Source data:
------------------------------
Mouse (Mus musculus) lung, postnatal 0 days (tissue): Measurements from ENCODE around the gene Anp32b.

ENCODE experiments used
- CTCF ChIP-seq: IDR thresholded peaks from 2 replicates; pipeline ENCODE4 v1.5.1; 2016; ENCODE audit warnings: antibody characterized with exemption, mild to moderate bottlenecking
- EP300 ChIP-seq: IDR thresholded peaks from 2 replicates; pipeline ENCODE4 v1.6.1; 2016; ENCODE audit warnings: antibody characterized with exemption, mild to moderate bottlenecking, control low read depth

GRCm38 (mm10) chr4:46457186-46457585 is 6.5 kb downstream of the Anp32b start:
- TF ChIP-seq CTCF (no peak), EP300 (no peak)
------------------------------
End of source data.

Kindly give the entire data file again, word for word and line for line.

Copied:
Mouse (Mus musculus) lung, postnatal 0 days (tissue): Measurements from ENCODE around the gene Anp32b.

ENCODE experiments used
- CTCF ChIP-seq: IDR thresholded peaks from 2 replicates; pipeline ENCODE4 v1.5.1; 2016; ENCODE audit warnings: antibody characterized with exemption, mild to moderate bottlenecking
- EP300 ChIP-seq: IDR thresholded peaks from 2 replicates; pipeline ENCODE4 v1.6.1; 2016; ENCODE audit warnings: antibody characterized with exemption, mild to moderate bottlenecking, control low read depth

GRCm38 (mm10) chr4:46457186-46457585 is 6.5 kb downstream of the Anp32b start:
- TF ChIP-seq CTCF (no peak), EP300 (no peak)